the dorbel daily

Wednesday, 23 January 2013

Stacks of Problems

Many, perhaps most of us, view the game in fairly simplistic ways. We count the pips, we count the shots that we leave and take into account the strength of home boards, but some positional features are rarely taken into account. Stacks, the "silent killers" as Robertie christened them weaken a position tremendously and we need to work on developing them as a priority, even when we have other things to do. Here's a nice example.
It's 0-0 in a 5 point match and Black has a 6-4 to play in this almost symmetrical position. He chose to run with 24/14, after which he will lead by nine pins, but it's a large error. The stacks are the clue. White's stacked 6pt means that it is very hard for her to build her position naturally and she faces some awkward rolls next turn, so there is no great pressure on Black to escape and in fact trying to do so eases the pressure on White a little. Black must develop his own stacks. He would have liked to hit of course, much the best way to get stacks moving, but he can't do that, so he should just make the 2pt. Then if he can hit somewhere next turn his board will at least have some teeth. Post a mental red flag on your stacks, a warning to get them into the game asap.

In game two and trailing 0-1 to 5, Black again has a stacked 6pt. He has just cubed.
Black has a big pip lead, 124-152 before this roll, so it seems reasonable to try and get into the race with 18/13, 18/15 and leave 13 shots. It's an error. Black's stack on the 6pt is even weaker than before, because he has already made the 4pt, one of the natural homes for those checkers. His best play is 8/3, 6/3, leaving 14  shots rather than 13, but strengthening his board and keeping his anchor, a good trade for one extra shot. Note too how leaving the anchor lifts the pressure on White's outfield and her blot on her 9pt.

Like number 11 buses you wait for ever to see an unstack problem and then three come along at once!
Now we are in game 4 and Black leads 4-1 crawford with a 4-2 to play. A funny old position and Black leads 118-145 before the roll. He looked at the two blots in White's home board and decided on 15/9 as his play, a blunder. Not only does this leave an unnecessary shot, but it does nothing about the stack on the 3pt. Those spares have to be put to work and 6/2, 3/1 is the play, strengthening the board and slotting the 2pt so that Black will have a good 1 to play. 15/11, 3/1 is a good alternate on the same theme.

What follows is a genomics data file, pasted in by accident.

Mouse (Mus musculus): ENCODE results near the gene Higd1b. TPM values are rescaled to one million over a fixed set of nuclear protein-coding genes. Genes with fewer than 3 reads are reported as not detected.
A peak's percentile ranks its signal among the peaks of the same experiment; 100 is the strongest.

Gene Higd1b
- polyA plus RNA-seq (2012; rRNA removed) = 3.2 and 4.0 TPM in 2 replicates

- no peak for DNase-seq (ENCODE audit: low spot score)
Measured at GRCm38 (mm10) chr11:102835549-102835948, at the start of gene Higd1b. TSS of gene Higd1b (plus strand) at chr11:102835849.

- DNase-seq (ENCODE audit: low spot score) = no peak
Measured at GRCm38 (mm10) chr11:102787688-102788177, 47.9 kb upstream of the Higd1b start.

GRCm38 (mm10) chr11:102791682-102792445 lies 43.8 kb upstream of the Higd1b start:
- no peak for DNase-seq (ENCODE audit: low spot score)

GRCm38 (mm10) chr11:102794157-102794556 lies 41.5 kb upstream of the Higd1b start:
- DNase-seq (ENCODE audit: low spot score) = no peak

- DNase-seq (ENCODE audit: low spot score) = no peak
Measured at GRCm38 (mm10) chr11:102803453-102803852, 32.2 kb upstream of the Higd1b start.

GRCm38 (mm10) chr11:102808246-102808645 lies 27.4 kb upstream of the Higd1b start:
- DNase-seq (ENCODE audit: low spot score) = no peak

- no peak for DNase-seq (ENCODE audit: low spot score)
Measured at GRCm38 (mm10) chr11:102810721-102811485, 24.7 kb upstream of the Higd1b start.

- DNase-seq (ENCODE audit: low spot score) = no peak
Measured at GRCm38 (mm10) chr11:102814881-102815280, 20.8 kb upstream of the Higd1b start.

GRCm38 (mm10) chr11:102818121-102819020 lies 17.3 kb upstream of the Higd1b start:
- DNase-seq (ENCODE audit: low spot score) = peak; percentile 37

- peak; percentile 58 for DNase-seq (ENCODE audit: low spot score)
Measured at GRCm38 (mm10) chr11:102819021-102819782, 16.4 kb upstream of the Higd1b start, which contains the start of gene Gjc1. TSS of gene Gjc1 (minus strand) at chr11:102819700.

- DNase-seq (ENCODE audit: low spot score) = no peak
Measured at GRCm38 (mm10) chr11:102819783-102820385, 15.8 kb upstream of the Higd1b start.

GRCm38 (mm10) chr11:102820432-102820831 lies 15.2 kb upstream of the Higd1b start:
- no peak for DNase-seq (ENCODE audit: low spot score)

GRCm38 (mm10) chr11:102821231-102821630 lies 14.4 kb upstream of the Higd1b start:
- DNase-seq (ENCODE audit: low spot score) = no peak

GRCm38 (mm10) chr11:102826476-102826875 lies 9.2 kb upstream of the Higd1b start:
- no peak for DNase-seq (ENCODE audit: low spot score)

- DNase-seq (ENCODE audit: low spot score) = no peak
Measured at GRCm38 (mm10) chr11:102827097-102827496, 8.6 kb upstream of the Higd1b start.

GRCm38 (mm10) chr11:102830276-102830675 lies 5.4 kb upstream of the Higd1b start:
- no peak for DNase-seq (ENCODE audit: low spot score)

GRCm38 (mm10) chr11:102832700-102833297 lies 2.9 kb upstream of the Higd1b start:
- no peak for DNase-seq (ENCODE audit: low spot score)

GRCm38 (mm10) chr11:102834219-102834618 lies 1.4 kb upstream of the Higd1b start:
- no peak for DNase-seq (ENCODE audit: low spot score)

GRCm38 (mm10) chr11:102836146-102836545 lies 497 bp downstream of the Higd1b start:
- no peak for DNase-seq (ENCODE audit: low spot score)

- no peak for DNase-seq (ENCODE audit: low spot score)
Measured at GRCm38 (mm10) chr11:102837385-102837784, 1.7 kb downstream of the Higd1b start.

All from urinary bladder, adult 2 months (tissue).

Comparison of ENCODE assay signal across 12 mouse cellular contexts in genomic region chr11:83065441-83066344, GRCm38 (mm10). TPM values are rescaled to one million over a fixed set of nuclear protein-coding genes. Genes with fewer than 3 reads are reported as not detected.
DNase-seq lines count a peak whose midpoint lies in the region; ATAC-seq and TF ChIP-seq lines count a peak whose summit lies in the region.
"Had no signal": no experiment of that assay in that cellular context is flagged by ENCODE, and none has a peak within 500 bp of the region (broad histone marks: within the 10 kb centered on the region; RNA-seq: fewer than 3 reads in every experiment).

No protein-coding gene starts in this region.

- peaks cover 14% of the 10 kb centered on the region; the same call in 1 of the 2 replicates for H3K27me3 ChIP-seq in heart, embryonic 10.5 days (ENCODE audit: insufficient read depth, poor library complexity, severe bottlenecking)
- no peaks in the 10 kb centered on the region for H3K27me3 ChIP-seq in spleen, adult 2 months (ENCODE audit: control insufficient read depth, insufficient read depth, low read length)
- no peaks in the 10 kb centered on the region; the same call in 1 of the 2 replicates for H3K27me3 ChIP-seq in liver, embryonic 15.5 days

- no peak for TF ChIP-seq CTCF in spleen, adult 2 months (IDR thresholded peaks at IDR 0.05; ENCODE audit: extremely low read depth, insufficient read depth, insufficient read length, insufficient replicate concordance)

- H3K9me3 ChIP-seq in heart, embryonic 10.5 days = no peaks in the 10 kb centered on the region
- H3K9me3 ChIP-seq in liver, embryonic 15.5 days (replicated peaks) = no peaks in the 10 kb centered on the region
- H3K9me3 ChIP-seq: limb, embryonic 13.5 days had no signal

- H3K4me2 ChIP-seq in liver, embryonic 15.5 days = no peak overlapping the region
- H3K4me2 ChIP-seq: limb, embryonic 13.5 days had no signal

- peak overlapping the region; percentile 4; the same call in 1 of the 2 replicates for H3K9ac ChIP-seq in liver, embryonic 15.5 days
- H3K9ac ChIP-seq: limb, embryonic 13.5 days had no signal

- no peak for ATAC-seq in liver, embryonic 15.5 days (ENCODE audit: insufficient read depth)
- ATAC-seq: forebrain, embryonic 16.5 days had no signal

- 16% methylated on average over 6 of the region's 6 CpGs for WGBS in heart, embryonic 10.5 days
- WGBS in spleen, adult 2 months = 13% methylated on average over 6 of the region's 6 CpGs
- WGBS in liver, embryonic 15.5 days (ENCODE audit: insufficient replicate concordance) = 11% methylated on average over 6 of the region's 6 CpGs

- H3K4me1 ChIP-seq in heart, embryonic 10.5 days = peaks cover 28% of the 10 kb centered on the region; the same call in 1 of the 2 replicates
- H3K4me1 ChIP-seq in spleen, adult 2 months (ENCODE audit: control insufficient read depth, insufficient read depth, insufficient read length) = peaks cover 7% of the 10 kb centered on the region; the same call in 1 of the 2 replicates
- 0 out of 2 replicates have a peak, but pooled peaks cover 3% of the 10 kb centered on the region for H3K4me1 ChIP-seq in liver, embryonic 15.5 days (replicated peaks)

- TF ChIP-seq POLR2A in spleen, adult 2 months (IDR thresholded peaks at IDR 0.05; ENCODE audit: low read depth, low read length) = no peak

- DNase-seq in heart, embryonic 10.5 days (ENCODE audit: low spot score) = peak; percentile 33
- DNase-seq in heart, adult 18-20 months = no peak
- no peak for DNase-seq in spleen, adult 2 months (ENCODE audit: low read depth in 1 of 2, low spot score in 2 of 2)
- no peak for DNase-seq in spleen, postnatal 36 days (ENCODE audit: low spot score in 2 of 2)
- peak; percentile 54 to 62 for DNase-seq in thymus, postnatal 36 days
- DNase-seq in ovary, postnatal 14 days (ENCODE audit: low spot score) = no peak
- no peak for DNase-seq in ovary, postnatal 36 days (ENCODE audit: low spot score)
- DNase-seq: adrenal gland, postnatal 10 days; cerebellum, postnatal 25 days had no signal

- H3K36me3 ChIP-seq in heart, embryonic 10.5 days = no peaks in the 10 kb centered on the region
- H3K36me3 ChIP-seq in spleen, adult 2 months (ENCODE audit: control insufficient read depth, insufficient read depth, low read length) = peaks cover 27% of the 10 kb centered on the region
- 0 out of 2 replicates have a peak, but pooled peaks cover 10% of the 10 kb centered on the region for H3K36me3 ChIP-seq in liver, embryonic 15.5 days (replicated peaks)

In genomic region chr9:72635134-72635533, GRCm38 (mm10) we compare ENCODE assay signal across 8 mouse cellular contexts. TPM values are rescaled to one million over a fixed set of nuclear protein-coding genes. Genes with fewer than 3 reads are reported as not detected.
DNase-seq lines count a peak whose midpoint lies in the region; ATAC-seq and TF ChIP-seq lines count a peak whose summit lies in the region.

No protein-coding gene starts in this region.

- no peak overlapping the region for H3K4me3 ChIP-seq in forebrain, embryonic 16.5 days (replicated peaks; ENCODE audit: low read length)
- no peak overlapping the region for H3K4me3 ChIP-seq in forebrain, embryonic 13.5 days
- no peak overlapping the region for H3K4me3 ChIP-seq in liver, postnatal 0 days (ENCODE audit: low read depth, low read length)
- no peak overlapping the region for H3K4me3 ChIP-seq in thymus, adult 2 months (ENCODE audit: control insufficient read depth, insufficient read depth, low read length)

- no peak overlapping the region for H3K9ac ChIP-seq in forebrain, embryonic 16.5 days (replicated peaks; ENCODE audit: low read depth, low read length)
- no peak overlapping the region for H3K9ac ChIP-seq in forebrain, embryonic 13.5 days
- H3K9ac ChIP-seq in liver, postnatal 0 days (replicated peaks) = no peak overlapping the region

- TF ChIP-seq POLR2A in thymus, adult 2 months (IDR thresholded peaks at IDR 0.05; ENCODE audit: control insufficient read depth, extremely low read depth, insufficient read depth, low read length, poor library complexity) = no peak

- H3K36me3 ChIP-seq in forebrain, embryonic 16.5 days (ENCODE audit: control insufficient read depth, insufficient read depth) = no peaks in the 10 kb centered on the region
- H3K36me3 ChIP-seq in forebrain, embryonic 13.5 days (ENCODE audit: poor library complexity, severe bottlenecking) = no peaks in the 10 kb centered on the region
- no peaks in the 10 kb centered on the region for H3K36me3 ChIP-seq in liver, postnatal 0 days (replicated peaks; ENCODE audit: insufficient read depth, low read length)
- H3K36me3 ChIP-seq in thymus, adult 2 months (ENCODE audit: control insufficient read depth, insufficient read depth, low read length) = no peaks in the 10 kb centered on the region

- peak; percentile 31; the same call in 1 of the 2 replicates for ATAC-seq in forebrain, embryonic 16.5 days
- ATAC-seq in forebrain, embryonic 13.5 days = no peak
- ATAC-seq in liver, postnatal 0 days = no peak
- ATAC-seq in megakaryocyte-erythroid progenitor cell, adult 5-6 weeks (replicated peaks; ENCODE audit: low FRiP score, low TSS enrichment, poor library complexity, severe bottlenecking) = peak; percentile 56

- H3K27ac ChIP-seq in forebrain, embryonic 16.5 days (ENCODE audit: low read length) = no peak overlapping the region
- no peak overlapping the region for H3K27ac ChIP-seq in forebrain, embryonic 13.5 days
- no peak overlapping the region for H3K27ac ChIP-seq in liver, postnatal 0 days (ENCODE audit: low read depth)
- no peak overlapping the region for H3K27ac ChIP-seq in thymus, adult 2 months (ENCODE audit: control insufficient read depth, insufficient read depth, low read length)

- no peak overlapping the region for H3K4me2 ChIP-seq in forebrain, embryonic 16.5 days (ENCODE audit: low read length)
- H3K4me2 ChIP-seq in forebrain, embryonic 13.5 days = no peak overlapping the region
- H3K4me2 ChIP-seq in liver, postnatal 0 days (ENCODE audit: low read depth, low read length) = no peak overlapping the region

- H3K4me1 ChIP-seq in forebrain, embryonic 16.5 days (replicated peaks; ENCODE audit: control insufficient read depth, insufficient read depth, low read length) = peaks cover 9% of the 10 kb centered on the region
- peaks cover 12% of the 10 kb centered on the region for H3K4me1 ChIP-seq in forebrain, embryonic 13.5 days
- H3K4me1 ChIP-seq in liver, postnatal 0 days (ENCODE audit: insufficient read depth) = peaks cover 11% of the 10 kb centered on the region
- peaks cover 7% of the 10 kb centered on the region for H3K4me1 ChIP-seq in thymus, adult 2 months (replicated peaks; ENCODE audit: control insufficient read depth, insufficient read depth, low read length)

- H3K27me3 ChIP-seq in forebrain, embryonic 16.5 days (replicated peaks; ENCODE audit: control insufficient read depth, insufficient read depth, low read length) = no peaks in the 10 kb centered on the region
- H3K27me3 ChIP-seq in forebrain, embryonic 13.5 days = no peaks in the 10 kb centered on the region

Of course there isn't much point in developing stacks just for the sake of neatness, but in this position it seems highly likely that there will be hitting down the line and a strong board is going to be very useful.
Flag those stacks and get them moving. When your opponent has stacks, don't go near them, as she wants to hit with them if she can. Lastly, don't create stacks if you can possibly avoid it!
Until the next time, enjoy the game!


Anonymous said...

Again a really good article. The "stack" problems are often misplayed.
Let me add one thing to position 1.

IMHO thats not a pure "stacking" problem. It also matters that the backmen of White are on Blacks high home points and that adds some extra shots in case we choose to run.

Just put the man on blacks 5 to blacks 1, then its right to run.

1. Rollout¹ 24/14 eq:-0,112
Player: 47,79% (G:10,95% B:0,50%)
Opponent: 52,21% (G:13,90% B:0,53%)
Confidence: ±0,005 (-0,117..-0,108) - [100,0%]
Duration: 5 hours 38 minutes

2. Rollout¹ 8/2 6/2 eq:-0,127 (-0,015)
Player: 46,69% (G:14,20% B:0,49%)
Opponent: 53,31% (G:14,81% B:0,62%)
Confidence: ±0,005 (-0,132..-0,122) - [0,0%]
Duration: 4 hours 50 minutes

¹ 10368 Games rolled with Variance Reduction.
Moves: 3-ply, cube decisions: XG Roller

eXtreme Gammon Version: 2.03, MET: Kazaross XG2

Marcel Jochem aka Perfect_Celle

Anonymous said...

What do I have to do to post a rollout + position? It wasn't shown correctly in preview, so I just posted the numbers.

Marcel Jochem

Adrian Walls said...

Paul.. sorry to be rude and jump in on this post to contact you. I saw you commenting on another blog about your father a BSA rider and the 1939 ISDT in Germany. I now run the speedtracktales blog which attempts to be as close as possible to be the British fan museum to the ISDT, so much so the FIM now use us to circulate much of their own archive. you can find us at I would welcome any recollections of your fathers involvment or if you have any photos taken you could allow me to use.